A Data Context includes basic create, read, update, and delete (CRUD) operations for the core components of a GX deployment. This includes Datasources, Expectation Suites, and Checkpoints. In addition, a Data Context allows you to access and integrate Data Docs, Stores, Plugins, and so on.

Component management and config storage

The Data Context helps you create components such as Data Sources, Checkpoints, and Expectation Suites and manage where the information about those components is stored.

For production deployments, you will want to define these components according to your source data systems and production environment. This may include storing information about those components in something other than your local environment. To view implementation examples for specific environments and source data systems, see Integrations.

GX Cloud compatability

Because your Data Context contains the entirety of your GX project, GX Cloud can reference it to permit seamless upgrading from open source GX to GX Cloud.

Instantiating a DataContext

After you've created a Data Context, you'll likely start future work by instantiating a DataContext in Python. For example:

Import GX

context = gx.get_context()

Alternatively, you can use the context_root_dir parameter if you want to specify a specific directory

If you’re using GX Cloud, you set up the cloud environment variables before calling get_context.

Untyped inputs

The code standards for GX strive for strongly typed inputs. However, the Data Context's convenience functions are a noted exception to this standard. For example, to get a Batch with typed input, you run the following code:

from great_expectations.core.batch import BatchRequest, RuntimeBatchRequest
batch = context.get_batch_list(batch_request=batch_request)[0]

If you prefer untyped inputs, you run code similar to the following examples:

data_asset_name = "<your_data_asset_name>"

In the example code, the get_batch() method is responsible for inferring your intended types, and passing it through to the correct internal methods.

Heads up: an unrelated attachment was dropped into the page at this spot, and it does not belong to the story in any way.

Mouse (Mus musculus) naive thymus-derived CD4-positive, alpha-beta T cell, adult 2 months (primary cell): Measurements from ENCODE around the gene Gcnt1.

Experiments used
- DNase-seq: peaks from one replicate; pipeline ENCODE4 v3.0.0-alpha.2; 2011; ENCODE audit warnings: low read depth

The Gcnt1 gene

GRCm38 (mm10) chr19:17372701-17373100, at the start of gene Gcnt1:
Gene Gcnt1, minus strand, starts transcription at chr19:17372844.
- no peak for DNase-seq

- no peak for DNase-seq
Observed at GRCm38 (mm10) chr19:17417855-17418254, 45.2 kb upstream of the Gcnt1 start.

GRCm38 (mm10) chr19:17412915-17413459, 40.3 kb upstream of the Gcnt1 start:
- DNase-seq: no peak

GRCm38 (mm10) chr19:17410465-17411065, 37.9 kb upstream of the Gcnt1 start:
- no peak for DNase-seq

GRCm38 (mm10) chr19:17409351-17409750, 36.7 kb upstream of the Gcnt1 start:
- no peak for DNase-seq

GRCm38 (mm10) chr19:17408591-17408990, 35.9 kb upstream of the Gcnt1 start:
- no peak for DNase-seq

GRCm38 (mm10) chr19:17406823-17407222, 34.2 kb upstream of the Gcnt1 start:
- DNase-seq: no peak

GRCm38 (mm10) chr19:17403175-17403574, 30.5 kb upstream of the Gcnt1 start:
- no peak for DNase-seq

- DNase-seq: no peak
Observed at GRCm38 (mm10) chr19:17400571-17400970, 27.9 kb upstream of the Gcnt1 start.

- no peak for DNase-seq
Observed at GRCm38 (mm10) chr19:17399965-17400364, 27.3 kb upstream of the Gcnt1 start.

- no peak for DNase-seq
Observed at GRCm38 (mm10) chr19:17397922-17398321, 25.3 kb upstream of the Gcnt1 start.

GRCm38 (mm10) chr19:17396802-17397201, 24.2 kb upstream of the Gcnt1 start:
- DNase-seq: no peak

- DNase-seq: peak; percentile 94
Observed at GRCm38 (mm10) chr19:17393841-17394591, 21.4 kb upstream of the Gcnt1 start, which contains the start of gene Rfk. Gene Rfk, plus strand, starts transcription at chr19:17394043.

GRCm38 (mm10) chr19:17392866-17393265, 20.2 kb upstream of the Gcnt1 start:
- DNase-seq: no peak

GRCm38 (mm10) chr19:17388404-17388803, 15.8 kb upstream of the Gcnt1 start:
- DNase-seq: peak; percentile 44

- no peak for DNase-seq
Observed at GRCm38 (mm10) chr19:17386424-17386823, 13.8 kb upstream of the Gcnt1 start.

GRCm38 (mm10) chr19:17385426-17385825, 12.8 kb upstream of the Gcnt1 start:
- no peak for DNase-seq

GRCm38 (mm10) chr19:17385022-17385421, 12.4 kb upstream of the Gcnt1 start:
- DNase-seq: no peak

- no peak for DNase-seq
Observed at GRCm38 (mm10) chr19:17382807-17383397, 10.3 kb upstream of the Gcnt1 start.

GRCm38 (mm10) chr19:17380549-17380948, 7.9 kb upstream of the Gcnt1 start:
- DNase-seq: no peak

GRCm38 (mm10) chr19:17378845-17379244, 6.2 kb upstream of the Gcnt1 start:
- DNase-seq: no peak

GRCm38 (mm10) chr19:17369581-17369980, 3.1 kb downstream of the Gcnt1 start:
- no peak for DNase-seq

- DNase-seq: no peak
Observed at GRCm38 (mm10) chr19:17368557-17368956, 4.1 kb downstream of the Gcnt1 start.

This distinction between untyped and typed inputs reflects an important architectural decision within the GX codebase. Internal workflows are strongly typed, but exceptions are allowed for a handful of convenience methods on the DataContext.

Stronger type-checking allows the building of cleaner code, with stronger guarantees and a better understanding of error states. It also allows GX to take advantage of tools such as static type checkers, cyclometric complexity analysis, and so on.

Requiring typed inputs can make getting started with GX challenging. For example, the first method shown in the previous code examples can be intimidating if you don't know what a BatchRequest is. It also requires you to know that a Batch Request is imported from great_expectations.core.batch. Allowing untyped inputs makes it possible to get started with GX much more quickly. However, there is always a risk is that untyped inputs will lead to confusion. To reduce or eliminate the risk, GX uses these guidleines:

  • Type inference is conservative. If inferring types require guessing, the method returns an error.

  • Informative errors are provided to help you determine an alternative input that does not require guessing to infer.